A24’s ‘The Tragedy of Macbeth’ Trailer: Denzel Washington and Frances McDormand Descend Into Shakespearean Madness

Selome Hailu Tue, September 21, 2021, 9:00 AMIn this article:

Apple and A24 have released a trailer for “The Tragedy of Macbeth,” Joel Coen’s new adaptation of the classic play by William Shakespeare premiering in theaters on Dec. 25 and on Apple TV Plus on Jan. 14.

Shot in black-and-white, Coen’s take on the Scottish Play stars Denzel Washington as Lord Macbeth and Frances McDormand as Lady Macbeth. As in the source material, the film will follow the couple’s murderous ploys for power over Scotland and their resulting descent into madness.

The ominous trailer shows disjointed clips of large black birds circling the sky, Macbeth trudging through the desert, a hand lifting a crown from the ground and Lady Macbeth fearfully looking over her shoulder. The only dialogue is a witch’s voice, speaking one of the most iconic lines from the play: “By the pricking of my thumbs, something wicked this way comes.”

Joining Washington and McDormand in the cast are Corey Hawkins (“The Walking Dead,” “In The Heights”) as Macduff, Moses Ingram (“The Queen’s Gambit”) as Lady Macduff, Brendan Gleeson (“Harry Potter”) as King Duncan, Harry Melling (“Harry Potter,” “The Queen’s Gambit”) as Malcolm and Ralph Ineson (“The Green Knight”) as the captain, among others.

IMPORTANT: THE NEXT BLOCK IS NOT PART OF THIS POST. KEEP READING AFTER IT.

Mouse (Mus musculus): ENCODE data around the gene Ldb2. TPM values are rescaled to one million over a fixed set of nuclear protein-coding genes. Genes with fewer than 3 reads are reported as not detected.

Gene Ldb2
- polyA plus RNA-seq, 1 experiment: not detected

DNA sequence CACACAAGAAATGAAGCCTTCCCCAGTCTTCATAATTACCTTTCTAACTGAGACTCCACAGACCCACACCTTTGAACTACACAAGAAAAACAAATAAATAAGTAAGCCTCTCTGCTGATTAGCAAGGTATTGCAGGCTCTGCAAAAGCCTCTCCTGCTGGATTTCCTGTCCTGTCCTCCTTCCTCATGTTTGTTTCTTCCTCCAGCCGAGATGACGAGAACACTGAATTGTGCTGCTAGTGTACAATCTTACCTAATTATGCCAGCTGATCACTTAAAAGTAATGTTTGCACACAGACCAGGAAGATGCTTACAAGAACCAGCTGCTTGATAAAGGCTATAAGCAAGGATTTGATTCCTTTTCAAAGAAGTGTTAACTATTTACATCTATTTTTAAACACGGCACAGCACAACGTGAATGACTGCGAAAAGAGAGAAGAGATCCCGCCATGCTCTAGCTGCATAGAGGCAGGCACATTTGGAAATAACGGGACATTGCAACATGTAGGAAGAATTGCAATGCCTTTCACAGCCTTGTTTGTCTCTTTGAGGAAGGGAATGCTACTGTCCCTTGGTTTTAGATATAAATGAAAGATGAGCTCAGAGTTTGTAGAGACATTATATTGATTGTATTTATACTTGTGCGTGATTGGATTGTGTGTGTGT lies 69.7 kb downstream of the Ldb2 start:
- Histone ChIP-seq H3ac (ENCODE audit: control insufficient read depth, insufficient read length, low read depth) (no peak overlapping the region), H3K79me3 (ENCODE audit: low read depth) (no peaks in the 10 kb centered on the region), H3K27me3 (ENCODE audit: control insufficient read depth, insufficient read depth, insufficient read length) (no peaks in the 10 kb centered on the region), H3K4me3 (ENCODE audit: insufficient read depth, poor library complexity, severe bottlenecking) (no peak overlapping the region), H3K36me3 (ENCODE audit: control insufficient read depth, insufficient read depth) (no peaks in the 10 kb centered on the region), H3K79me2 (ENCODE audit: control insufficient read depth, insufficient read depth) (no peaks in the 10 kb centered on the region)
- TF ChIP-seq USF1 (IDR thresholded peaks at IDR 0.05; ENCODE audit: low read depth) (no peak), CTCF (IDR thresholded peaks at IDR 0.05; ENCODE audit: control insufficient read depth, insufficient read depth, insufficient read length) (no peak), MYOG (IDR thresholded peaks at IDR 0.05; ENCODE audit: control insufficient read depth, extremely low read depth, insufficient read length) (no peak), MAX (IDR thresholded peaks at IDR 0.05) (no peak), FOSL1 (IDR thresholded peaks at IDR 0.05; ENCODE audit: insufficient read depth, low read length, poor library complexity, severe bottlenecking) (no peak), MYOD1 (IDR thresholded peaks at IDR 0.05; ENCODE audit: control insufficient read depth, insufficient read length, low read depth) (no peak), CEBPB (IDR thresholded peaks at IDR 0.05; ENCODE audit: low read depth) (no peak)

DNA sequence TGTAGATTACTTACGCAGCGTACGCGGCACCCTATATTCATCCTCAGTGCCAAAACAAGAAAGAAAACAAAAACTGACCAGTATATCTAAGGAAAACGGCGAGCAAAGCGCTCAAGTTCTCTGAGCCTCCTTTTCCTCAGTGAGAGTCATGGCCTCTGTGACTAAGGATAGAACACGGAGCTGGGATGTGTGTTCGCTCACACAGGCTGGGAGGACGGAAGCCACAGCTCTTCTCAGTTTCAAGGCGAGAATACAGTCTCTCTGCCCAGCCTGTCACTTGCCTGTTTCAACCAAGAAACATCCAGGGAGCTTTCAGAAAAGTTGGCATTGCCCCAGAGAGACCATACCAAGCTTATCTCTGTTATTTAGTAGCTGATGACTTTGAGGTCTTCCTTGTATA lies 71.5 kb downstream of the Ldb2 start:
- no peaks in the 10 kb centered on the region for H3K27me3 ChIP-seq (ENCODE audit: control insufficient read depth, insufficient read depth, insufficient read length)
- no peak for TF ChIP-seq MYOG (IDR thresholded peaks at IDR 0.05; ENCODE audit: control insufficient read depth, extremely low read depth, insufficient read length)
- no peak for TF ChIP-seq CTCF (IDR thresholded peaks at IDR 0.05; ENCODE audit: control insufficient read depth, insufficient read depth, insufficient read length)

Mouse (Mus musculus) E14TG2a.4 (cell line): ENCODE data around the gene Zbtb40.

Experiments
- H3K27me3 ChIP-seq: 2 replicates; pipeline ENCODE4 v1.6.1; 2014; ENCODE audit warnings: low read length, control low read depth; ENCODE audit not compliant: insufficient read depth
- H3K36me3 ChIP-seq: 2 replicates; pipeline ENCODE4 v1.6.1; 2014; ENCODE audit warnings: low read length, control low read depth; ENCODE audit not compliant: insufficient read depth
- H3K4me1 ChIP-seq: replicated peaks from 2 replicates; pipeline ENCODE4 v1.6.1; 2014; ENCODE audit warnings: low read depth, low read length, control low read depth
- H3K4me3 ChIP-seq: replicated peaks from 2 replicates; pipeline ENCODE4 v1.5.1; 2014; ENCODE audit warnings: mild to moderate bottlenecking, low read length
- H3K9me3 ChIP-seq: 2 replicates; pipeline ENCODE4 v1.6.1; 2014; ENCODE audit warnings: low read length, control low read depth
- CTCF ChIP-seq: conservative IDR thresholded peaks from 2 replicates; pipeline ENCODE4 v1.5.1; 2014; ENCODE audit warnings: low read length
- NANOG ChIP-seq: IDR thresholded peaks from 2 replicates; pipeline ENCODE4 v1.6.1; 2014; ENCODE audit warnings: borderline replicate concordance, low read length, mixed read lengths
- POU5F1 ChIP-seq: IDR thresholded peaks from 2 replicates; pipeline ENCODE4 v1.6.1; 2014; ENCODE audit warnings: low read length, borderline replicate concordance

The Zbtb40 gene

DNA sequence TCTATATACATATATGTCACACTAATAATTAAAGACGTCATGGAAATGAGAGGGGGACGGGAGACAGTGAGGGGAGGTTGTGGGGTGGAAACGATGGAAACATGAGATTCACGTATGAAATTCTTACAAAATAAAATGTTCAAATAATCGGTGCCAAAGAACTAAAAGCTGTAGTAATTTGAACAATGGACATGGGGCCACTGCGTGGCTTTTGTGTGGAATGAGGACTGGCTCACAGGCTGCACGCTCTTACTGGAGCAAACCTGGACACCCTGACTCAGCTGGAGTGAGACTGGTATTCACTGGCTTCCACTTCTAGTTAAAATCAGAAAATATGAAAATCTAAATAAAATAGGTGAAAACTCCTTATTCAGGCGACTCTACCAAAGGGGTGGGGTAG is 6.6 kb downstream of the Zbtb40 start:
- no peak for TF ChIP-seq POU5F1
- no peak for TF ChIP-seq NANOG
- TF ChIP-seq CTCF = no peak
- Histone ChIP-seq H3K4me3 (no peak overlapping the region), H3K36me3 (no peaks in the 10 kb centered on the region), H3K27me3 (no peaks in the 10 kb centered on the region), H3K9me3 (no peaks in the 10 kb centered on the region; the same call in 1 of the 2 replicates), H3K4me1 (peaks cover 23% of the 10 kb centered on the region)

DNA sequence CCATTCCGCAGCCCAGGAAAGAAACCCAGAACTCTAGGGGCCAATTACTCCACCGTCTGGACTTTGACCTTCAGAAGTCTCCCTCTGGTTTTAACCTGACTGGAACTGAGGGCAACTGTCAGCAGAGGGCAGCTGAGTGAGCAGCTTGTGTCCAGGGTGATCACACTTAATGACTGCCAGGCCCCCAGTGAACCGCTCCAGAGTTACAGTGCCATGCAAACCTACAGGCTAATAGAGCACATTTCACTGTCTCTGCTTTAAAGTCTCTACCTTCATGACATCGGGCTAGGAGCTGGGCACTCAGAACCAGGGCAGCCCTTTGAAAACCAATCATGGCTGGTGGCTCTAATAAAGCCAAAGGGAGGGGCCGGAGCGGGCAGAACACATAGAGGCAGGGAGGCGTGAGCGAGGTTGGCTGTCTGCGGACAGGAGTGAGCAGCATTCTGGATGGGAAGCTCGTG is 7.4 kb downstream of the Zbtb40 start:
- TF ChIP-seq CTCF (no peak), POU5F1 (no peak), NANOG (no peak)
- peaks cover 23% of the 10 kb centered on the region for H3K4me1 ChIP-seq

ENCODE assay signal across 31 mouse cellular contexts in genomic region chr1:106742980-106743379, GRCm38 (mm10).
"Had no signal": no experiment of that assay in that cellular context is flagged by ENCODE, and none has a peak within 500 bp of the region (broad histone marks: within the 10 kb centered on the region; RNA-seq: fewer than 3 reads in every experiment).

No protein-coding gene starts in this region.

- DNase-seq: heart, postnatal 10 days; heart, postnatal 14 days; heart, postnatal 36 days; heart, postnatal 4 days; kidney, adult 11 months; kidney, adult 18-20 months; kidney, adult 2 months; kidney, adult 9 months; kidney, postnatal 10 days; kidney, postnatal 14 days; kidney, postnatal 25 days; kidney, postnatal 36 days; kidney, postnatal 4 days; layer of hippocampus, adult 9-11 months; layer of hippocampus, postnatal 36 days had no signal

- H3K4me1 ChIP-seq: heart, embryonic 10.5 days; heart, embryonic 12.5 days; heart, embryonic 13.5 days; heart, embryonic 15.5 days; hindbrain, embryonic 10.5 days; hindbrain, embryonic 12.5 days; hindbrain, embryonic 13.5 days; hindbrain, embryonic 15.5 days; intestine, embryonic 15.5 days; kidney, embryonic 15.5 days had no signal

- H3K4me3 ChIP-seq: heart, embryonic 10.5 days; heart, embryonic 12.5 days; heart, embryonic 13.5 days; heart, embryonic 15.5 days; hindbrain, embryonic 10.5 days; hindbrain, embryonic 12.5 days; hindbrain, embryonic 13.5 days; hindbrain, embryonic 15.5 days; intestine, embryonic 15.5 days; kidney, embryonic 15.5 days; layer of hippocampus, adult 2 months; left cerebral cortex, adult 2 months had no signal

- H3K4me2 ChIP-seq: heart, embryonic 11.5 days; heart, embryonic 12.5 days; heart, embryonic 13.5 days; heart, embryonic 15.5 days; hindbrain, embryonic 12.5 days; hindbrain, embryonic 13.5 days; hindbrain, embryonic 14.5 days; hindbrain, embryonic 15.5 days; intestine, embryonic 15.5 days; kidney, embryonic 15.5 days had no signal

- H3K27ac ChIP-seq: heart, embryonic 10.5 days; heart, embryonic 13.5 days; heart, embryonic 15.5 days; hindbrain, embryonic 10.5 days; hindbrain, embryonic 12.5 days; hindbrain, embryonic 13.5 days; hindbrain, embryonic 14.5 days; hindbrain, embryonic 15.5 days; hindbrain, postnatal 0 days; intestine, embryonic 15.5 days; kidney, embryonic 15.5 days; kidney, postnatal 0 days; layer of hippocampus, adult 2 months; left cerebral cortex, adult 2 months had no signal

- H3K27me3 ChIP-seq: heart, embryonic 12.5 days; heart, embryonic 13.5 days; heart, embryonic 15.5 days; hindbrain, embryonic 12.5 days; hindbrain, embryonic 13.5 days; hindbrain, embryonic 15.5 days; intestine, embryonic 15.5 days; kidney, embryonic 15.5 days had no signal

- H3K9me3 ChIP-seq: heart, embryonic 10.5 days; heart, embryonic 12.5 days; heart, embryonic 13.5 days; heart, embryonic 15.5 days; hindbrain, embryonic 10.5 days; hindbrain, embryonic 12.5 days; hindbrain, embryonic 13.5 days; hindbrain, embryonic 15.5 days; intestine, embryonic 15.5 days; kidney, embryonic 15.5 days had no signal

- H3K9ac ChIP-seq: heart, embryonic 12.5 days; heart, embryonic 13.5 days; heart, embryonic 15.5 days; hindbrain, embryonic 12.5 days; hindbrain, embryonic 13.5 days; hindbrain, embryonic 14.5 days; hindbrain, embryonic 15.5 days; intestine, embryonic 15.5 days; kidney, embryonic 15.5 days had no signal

“The Tragedy of Macbeth” is Coen’s solo directorial debut, marking the first time either he or his brother Ethan have helmed a project without the other. The film does include some repeat collaborators for Coen, however: McDormand, his wife, has starred in several of the Coen brothers’ films including “Blood Simple” and “Fargo,” and Gleeson appeared in “The Ballad of Buster Scruggs.” McDormand is hot off of her performance in Chloe Zhao’s best picture Oscar-winning “Nomadland,” for which she won best actress.

Coen’s is one of several cinematic adaptations of the play including “Macbeth,” directed by and starring Orson Welles, and “Throne of Blood,” Akira Kurosawa’s samurai version of the story.

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